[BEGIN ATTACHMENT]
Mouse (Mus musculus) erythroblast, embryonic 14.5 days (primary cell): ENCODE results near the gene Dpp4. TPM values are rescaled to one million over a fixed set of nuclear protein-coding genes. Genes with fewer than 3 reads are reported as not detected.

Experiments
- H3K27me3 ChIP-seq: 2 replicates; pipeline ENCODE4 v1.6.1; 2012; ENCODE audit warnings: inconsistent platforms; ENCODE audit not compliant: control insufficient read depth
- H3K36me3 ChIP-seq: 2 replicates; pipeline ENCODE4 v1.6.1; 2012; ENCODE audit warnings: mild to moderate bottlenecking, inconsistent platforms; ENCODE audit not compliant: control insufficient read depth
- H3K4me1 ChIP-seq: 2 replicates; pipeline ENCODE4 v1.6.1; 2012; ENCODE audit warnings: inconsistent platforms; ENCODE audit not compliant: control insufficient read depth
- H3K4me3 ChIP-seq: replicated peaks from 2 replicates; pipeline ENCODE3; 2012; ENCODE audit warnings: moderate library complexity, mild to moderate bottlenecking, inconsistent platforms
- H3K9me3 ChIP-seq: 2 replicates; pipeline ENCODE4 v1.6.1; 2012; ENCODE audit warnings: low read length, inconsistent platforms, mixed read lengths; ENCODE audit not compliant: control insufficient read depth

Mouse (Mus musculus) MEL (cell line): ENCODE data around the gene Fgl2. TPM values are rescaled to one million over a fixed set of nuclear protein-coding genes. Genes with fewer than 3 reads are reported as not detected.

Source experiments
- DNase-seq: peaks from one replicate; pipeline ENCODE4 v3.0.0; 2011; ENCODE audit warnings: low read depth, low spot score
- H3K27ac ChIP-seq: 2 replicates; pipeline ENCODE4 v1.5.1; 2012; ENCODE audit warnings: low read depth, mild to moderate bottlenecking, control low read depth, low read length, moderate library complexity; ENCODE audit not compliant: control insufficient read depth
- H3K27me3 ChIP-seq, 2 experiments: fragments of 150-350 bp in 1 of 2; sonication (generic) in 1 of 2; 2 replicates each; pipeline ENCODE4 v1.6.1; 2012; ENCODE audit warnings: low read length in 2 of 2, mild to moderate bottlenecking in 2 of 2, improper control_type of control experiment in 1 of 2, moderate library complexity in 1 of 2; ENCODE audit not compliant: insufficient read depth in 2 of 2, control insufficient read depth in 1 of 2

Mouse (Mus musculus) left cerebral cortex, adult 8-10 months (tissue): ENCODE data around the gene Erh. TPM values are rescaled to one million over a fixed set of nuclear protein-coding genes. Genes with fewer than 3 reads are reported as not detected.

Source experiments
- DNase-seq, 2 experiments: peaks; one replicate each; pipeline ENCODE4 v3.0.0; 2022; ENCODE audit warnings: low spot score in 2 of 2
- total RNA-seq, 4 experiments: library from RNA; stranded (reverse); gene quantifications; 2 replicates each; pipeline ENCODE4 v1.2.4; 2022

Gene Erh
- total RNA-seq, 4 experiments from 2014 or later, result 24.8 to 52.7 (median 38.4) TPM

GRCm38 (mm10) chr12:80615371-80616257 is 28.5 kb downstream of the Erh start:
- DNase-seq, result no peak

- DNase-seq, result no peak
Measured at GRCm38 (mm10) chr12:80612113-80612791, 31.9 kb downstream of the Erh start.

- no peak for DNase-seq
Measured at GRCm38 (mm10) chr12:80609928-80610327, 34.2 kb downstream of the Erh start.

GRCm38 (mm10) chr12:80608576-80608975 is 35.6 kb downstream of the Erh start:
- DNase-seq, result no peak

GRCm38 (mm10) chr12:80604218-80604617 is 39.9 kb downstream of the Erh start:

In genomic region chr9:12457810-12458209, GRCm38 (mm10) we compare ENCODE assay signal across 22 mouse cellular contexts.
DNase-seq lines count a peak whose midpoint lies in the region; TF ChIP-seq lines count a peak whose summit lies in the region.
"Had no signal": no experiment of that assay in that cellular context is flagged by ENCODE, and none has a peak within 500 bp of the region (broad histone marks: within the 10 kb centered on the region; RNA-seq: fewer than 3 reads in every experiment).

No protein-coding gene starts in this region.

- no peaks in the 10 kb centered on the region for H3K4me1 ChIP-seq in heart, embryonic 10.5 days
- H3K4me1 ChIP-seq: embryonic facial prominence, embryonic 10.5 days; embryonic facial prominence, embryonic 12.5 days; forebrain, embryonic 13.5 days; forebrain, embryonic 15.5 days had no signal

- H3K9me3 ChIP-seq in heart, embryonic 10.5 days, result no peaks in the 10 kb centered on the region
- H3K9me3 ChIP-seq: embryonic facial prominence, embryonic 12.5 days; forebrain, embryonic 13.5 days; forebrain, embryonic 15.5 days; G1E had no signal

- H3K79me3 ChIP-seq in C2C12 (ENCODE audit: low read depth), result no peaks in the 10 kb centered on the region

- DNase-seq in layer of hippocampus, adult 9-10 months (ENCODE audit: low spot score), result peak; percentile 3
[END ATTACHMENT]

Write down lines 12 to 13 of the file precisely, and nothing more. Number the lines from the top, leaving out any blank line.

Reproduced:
- H3K27me3 ChIP-seq, 2 experiments: fragments of 150-350 bp in 1 of 2; sonication (generic) in 1 of 2; 2 replicates each; pipeline ENCODE4 v1.6.1; 2012; ENCODE audit warnings: low read length in 2 of 2, mild to moderate bottlenecking in 2 of 2, improper control_type of control experiment in 1 of 2, moderate library complexity in 1 of 2; ENCODE audit not compliant: insufficient read depth in 2 of 2, control insufficient read depth in 1 of 2

Mouse (Mus musculus) left cerebral cortex, adult 8-10 months (tissue): ENCODE data around the gene Erh. TPM values are rescaled to one million over a fixed set of nuclear protein-coding genes. Genes with fewer than 3 reads are reported as not detected.